The Bondsman's Burden: An Economic Analysis of the Common Law of Southern Slavery / Edition 1

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Were slaves property or human beings under the law? Antebellum Southern judges designed efficient laws that protected property rights and helped slavery remain economically viable, laws that sheltered the persons embodied by that propertySH-the slaves themselves. Unintentionally, these judges generated rules applicable to ordinary Americans. Wahl provides a rigorous, compelling economic analysis of the common law of Southern slavery, inspecting thousands of legal disputes.

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Editorial Reviews

From the Publisher
"In The Bondsman's Burden, Jenny Wahl provides and insightful look at the antebellum South's legal system and how southern judges fashioned a jurisprudence of slavery vital to preserving the economic vitality of the institution. In affording this insight, Wahl also supplies an important look at the role of legal rules in the development and maintenance of economic institutions and processes." William and Mary Quarterly

"Wahl has written a splendid and comprehensive analysis of the common law of slavery." Journal of Interdisciplinary History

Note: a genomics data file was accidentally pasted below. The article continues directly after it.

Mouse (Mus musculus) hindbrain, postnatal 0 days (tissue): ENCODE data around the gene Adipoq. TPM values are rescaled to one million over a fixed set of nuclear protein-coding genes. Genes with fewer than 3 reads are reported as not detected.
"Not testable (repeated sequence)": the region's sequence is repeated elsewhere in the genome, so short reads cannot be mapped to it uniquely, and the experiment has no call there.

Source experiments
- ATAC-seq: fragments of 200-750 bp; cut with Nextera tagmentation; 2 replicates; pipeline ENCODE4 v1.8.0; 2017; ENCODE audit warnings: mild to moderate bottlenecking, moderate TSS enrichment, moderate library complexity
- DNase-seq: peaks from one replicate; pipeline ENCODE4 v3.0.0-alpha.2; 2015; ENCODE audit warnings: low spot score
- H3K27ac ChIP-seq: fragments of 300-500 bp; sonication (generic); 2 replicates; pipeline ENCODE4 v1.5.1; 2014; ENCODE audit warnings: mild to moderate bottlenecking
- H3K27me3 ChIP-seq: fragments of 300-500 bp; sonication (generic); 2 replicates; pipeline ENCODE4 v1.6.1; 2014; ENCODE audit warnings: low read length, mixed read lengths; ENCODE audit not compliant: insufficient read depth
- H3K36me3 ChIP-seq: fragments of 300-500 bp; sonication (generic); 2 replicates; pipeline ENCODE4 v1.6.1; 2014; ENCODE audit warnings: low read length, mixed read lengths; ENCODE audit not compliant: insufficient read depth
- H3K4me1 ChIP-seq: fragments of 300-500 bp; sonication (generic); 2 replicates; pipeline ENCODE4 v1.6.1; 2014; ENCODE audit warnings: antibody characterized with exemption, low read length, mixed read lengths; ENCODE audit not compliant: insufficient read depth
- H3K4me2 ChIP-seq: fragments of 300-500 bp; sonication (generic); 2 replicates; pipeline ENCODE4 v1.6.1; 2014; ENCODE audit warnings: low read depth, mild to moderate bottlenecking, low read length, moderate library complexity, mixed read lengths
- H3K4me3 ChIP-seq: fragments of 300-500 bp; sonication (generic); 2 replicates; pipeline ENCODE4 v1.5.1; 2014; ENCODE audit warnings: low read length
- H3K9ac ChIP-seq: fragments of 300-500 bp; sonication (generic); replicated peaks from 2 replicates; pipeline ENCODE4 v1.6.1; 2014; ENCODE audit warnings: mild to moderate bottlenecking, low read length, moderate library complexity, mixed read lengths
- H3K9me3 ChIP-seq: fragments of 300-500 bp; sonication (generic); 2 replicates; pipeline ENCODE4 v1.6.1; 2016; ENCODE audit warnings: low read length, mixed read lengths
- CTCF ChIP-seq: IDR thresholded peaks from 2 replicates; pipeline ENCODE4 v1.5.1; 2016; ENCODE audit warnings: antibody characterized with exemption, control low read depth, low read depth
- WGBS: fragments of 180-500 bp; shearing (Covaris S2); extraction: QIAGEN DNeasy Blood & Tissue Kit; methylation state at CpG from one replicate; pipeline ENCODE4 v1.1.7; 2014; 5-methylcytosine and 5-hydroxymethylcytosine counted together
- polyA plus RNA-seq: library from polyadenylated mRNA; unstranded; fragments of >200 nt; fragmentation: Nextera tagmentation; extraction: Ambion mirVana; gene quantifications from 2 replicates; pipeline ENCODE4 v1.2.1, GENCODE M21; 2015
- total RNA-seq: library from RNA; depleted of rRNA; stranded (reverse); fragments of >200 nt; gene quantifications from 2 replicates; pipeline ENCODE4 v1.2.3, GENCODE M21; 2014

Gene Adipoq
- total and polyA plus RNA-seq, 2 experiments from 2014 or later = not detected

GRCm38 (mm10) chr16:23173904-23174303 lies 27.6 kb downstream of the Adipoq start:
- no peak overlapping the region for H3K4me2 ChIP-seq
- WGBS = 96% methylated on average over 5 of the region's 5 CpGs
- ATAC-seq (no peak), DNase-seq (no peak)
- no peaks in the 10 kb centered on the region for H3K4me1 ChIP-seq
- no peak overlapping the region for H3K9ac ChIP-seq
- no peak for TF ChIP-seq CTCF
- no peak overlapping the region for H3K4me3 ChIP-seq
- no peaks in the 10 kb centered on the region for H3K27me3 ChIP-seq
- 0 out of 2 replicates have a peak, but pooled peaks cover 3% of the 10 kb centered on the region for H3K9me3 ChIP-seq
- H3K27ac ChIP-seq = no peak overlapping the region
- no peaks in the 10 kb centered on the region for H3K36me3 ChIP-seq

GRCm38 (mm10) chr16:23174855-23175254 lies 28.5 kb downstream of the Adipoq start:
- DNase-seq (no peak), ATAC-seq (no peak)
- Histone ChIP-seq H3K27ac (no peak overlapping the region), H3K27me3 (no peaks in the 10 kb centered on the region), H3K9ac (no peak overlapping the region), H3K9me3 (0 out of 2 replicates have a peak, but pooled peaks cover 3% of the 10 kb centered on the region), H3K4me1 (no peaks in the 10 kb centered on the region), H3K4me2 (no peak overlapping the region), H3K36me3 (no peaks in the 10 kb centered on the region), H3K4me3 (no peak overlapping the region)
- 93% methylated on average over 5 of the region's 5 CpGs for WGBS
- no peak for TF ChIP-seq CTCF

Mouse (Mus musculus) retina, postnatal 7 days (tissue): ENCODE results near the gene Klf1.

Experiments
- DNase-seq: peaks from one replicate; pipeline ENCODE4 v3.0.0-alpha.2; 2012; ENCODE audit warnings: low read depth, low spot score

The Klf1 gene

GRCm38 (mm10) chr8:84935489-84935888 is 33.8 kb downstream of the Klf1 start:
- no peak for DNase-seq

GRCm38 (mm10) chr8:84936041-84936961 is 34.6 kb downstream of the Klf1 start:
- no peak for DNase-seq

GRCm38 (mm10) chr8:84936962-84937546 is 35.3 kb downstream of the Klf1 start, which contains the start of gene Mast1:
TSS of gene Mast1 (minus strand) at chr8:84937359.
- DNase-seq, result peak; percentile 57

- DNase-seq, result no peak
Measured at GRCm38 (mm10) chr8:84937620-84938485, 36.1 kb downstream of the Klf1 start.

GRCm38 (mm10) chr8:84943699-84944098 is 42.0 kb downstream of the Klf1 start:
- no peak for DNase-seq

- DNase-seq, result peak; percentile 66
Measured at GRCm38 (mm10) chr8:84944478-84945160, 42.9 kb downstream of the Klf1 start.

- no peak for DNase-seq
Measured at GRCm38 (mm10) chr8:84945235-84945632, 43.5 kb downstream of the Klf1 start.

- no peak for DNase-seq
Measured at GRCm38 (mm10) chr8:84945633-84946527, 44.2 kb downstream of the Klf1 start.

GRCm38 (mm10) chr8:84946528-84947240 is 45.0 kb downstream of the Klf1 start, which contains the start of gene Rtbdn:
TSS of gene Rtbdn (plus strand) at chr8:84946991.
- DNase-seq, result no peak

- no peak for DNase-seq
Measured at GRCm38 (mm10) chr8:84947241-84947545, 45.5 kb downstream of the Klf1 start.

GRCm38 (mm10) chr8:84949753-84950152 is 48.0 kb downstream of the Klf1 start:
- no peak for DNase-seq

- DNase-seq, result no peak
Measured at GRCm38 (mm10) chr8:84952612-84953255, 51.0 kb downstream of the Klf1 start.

"...scholars of slavery and of the law will find this an original and thought-provoking work." American Historical Review

"This book is highly recommended." The Journal of the Early Republic

"With its succinct case analyses and its willingness to apply economic and legal perspectives to an important problem in North American history, The Bondsman's Burden is sure to provoke discussion among historians, legal experts, and economists." Dylan C. Penningroth, Labor History

"Wahl has written an important book. She has reviewed an enormous number of appellate cases and has suggest that was a difference between rules relating to slaves and other persons. Her evidence implies that southern law, because of slavery, was affected by economic values, one of which was that slave property should receive special protection." Law & History Review Fall 01

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Product Details

Table of Contents

1. American slavery and the path of the law; 2. The law of sales: slaves, animals, and commodities; 3. The law of hiring and employment: slaves, animals, and free persons; 4. The law regarding common carriers: slaves, animals, commodities, and free persons; 5. The law regarding governments, government officials, slave patrollers, and overseers: protecting private property versus keeping public peace; 6. The legal rights and responsibilities of strangers toward slaves, animals, and free persons; 7. Treatment of one's slaves, servants, animals, and relatives: legal boundaries and the problem of social cost; 8. The south's law of slavery: reflecting the felt necessities of the time.

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